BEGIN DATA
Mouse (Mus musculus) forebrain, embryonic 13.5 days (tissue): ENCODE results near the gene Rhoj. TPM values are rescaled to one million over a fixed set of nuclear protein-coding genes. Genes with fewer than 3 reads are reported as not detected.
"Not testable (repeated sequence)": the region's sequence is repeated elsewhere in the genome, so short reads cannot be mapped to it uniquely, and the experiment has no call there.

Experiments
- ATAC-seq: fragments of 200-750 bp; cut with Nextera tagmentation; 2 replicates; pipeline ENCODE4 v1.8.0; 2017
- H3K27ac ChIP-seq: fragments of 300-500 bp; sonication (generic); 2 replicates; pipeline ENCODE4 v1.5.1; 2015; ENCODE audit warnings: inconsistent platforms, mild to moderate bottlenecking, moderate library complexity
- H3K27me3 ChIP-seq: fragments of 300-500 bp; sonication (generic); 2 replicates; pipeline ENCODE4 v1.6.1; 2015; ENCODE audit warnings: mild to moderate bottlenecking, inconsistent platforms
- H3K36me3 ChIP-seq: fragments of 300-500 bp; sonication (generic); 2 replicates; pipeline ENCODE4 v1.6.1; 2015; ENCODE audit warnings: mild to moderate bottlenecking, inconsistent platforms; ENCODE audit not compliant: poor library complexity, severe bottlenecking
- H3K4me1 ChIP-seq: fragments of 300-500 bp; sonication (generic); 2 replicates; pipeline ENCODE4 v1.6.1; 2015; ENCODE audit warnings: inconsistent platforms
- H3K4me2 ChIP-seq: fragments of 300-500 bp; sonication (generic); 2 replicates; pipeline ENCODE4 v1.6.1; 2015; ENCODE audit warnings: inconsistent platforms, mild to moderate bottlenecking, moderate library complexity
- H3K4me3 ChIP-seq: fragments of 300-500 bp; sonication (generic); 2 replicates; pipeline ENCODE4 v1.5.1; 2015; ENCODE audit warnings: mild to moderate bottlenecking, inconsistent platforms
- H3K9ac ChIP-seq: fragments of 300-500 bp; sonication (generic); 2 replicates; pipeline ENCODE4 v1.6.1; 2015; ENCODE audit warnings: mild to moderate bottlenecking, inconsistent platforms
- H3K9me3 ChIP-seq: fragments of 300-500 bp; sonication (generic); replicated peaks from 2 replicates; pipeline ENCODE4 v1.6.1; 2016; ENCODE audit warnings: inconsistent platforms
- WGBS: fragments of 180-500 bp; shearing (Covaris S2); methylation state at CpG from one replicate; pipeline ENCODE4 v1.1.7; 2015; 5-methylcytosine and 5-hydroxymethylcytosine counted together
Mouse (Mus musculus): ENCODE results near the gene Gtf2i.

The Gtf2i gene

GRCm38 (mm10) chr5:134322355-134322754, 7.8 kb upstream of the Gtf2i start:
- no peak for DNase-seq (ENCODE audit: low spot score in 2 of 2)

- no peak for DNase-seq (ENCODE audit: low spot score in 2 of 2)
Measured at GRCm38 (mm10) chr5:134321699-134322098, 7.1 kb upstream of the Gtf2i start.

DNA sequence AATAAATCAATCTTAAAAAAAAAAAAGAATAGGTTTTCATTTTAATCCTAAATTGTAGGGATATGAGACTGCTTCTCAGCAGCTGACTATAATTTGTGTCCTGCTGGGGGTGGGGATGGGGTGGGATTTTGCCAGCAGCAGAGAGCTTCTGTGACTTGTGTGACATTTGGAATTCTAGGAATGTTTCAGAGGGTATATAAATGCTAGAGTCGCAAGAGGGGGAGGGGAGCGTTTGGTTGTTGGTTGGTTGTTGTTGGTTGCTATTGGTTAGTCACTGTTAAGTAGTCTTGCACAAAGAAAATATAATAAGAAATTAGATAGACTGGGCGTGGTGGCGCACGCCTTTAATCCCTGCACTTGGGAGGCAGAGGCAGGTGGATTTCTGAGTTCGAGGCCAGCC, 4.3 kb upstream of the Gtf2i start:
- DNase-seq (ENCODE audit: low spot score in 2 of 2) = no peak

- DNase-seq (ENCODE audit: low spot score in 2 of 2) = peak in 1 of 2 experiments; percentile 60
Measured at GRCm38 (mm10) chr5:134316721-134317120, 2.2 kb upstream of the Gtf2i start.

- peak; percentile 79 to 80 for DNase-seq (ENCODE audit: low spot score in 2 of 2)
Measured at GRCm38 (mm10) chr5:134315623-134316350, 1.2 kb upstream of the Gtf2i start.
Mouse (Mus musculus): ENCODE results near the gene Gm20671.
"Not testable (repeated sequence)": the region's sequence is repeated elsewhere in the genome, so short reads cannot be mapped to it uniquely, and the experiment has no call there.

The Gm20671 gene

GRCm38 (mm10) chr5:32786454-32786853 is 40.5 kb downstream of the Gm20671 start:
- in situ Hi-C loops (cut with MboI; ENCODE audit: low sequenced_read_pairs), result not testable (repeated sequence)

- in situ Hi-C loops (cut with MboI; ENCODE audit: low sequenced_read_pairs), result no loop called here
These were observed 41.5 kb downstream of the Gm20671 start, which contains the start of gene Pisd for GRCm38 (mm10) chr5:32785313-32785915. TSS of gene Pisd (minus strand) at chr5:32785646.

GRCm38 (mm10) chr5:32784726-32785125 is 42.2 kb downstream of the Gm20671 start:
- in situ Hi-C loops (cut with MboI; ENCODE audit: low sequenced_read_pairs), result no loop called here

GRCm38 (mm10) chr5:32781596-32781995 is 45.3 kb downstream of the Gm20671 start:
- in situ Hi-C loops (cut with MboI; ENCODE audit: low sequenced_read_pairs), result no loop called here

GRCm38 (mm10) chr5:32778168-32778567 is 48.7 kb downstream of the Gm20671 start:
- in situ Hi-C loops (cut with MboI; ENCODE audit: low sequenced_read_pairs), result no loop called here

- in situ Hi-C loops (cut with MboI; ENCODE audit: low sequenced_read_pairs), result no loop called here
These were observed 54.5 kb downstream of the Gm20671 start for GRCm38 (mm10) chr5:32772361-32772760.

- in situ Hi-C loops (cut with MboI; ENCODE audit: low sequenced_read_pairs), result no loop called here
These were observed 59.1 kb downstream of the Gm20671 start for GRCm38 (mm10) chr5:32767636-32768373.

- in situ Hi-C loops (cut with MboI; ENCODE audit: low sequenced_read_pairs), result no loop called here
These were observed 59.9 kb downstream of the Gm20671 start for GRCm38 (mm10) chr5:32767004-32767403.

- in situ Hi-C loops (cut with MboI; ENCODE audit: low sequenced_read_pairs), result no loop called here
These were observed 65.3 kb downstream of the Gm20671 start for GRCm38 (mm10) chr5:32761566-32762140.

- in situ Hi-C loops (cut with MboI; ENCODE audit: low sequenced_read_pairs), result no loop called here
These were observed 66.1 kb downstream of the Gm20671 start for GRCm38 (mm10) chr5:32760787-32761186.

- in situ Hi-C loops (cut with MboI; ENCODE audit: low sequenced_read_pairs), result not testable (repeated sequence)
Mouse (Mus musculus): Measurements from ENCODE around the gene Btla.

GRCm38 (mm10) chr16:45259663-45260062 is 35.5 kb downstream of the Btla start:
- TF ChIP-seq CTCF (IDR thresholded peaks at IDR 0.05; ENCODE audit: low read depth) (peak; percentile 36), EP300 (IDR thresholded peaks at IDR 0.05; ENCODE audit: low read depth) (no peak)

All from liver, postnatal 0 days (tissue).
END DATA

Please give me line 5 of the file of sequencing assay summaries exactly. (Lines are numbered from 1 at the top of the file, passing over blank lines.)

- H3K27ac ChIP-seq: fragments of 300-500 bp; sonication (generic); 2 replicates; pipeline ENCODE4 v1.5.1; 2015; ENCODE audit warnings: inconsistent platforms, mild to moderate bottlenecking, moderate library complexity